Earlier this year, NHTSA released its 2020 crash data report which showed a nearly 7% increase in automobile fatalities for 2020 even as total vehicle miles driven were down, likely due to the Covid-19 pandemic. All told, more than 38,000 people lost their lives in traffic crashes, the most since 2007.
“The rising fatalities on our roadways are a national crisis; we cannot and must not accept these deaths as inevitable,” U.S. Transportation Secretary Pete Buttigieg said in a statement at the time.
Additionally, in February, NHTSA released a widely publicized study on Utah’s experience with a .05 BAC law that concluded the law “had demonstrably positive impacts on highway safety.” Specifically, the study found that Utah’s fatality rate from crashes dropped more than 18% from 2016 to 2019, the first year the new drunk driving law was in effect. By comparison, the U.S. overall saw a drop of just 5.9% during that same period.
At the same time, the report found many of the concerns raised about Utah’s law when it was being considered didn’t come to fruition. Alcohol sales continued to rise, not drop, as did hospitality industry tax receipts. And Utah tourism didn’t take a hit, despite an advertising campaign by the American Beverage Institute that warned: “Utah: Come for Vacation, Leave on Probation.” In fact, the study showed, drunk driving arrests did not spike after Utah’s law took effect.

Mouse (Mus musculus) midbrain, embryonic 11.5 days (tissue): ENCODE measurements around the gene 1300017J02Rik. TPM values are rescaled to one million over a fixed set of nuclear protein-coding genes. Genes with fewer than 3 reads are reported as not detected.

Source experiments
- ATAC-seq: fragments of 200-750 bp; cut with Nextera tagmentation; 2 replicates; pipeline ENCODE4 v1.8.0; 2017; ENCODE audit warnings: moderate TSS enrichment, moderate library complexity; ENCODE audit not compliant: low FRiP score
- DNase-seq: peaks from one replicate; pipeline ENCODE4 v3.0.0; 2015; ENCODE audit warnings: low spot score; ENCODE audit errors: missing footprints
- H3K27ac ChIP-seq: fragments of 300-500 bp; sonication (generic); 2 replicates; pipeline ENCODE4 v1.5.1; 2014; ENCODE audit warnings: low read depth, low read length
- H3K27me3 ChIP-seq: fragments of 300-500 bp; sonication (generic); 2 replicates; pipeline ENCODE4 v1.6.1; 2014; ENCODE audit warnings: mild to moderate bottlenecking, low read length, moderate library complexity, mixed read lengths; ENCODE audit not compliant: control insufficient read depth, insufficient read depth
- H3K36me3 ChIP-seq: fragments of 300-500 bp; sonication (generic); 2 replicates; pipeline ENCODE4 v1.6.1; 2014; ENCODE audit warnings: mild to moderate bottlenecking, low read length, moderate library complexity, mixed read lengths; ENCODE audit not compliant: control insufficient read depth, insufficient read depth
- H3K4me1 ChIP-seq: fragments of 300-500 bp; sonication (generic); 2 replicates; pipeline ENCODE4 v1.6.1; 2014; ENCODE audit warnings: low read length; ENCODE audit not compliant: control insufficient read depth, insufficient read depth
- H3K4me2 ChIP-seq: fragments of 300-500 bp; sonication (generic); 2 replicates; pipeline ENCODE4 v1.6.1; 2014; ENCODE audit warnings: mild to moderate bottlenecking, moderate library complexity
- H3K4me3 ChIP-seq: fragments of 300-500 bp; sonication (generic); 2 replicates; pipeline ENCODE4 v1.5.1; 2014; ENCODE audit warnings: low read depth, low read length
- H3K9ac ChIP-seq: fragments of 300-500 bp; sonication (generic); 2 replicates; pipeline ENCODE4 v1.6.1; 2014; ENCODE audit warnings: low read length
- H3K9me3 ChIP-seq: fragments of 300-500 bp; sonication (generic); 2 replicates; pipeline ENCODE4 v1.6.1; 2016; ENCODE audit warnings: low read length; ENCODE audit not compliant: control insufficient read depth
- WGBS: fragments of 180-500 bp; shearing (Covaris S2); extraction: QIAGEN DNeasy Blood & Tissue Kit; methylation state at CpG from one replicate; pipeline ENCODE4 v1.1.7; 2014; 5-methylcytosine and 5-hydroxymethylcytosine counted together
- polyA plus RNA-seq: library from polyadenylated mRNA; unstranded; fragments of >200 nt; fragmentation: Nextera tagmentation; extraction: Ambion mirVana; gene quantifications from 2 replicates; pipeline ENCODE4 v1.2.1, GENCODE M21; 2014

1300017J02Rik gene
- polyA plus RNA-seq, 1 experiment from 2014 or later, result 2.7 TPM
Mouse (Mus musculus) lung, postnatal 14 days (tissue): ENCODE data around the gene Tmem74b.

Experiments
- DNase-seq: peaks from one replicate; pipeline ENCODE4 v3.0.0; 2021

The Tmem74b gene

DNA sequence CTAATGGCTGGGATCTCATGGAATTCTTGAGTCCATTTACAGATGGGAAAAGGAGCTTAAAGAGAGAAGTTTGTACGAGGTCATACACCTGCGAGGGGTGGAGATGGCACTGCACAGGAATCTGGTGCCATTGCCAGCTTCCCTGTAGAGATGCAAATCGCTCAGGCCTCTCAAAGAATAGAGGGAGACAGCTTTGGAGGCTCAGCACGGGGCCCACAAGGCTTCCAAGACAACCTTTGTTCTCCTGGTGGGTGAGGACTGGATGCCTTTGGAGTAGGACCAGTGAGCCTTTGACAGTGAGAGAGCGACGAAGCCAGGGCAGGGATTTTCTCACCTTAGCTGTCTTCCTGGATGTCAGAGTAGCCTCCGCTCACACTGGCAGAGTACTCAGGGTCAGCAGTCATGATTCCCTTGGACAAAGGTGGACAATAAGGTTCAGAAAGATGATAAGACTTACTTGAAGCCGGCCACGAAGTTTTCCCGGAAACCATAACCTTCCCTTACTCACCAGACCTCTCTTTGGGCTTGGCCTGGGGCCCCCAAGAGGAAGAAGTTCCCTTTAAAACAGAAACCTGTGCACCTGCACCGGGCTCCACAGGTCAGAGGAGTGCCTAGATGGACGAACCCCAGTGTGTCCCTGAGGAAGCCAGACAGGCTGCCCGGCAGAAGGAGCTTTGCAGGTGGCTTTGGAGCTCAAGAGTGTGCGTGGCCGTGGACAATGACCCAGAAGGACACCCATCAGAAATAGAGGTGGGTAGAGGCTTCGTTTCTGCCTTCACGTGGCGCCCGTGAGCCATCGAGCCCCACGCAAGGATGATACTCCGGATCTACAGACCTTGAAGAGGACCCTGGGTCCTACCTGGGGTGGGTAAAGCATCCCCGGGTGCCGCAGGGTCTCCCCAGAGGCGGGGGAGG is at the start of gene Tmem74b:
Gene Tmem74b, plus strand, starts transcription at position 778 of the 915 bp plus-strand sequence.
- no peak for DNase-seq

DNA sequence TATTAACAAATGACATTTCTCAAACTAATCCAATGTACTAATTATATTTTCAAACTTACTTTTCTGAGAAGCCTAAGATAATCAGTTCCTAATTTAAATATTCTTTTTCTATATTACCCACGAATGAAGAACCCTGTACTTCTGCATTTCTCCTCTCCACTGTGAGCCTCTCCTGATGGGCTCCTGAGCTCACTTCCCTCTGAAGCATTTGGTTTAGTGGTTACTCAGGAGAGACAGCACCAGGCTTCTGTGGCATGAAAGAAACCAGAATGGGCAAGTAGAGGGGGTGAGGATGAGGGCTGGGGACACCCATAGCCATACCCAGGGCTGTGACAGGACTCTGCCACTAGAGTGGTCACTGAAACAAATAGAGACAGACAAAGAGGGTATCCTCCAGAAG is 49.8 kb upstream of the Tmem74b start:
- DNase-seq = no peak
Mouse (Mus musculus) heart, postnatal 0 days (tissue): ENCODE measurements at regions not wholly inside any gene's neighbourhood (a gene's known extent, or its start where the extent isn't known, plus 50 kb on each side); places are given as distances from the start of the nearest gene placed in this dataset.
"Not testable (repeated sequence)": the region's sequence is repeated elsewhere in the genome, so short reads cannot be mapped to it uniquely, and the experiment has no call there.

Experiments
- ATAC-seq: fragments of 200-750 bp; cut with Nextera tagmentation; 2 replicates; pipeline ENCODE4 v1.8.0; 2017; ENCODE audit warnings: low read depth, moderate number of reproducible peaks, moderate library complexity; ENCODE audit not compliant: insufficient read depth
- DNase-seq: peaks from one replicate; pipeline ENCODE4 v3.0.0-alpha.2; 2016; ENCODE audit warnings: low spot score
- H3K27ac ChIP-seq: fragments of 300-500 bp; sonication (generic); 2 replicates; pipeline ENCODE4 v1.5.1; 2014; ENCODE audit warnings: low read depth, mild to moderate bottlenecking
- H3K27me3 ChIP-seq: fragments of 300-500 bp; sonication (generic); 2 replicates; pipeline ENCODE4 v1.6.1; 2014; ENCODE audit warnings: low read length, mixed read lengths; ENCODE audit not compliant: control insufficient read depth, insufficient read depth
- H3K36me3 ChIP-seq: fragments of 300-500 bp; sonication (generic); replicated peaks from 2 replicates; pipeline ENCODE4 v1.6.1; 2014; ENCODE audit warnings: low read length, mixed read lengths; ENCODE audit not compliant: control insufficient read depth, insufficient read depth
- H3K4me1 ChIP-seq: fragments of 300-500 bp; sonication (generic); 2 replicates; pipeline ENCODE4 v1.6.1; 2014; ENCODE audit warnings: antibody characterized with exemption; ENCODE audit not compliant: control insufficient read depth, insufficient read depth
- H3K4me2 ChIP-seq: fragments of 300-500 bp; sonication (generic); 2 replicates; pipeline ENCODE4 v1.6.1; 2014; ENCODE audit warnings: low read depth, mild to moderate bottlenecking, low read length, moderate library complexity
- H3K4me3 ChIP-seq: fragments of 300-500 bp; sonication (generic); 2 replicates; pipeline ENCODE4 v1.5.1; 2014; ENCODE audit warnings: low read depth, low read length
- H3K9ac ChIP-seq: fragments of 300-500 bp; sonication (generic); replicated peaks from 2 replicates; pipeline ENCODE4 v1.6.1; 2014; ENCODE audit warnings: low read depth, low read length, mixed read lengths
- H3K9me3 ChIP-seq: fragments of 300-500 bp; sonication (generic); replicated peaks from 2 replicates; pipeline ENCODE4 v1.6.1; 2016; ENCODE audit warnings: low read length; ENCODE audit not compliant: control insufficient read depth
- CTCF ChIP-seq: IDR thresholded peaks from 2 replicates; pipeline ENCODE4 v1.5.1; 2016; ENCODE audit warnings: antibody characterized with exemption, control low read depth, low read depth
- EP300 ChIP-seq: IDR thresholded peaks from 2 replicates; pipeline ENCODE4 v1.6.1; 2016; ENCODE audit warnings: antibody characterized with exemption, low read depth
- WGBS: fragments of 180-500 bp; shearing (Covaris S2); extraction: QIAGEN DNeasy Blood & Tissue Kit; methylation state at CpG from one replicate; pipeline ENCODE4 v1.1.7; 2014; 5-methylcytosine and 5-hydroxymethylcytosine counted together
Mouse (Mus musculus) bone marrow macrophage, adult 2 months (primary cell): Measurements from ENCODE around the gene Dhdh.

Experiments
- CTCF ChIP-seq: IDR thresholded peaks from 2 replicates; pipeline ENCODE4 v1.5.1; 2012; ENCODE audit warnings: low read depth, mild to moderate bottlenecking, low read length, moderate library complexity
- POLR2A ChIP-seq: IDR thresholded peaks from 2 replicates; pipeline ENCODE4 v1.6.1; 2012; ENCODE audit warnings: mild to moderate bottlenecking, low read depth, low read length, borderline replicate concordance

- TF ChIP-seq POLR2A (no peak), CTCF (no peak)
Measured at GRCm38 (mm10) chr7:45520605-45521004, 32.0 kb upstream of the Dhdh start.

At the recent Washington State transportation committee work session, Major Jeff Nigbur of the Utah Highway Patrol attributed most of the success of the law to public education and changing behavior on the part of drivers, not enforcement.
“We wanted to help people make better decisions on the front end,” he told the committee during a virtual appearance. “It was never to increase arrests.”
Like other states, Utah has recently seen an uptick in traffic fatalities.
Whether the .05 limit will get immediate traction in other states is unclear. In 2021, the Hawaii Senate passed a .05 bill, but it died in the House. Another attempt this year also failed.
In Washington State, Liias, the Senate transportation chair, credited NTSB Chair Jennifer Homendy for putting the .05 BAC recommendation on his radar. Earlier this year, Liias was among 11 cosponsors of a bipartisan .05 bill that was introduced late in the legislative session. While the bill never got a hearing, Liias said the goal was to “start the conversation.”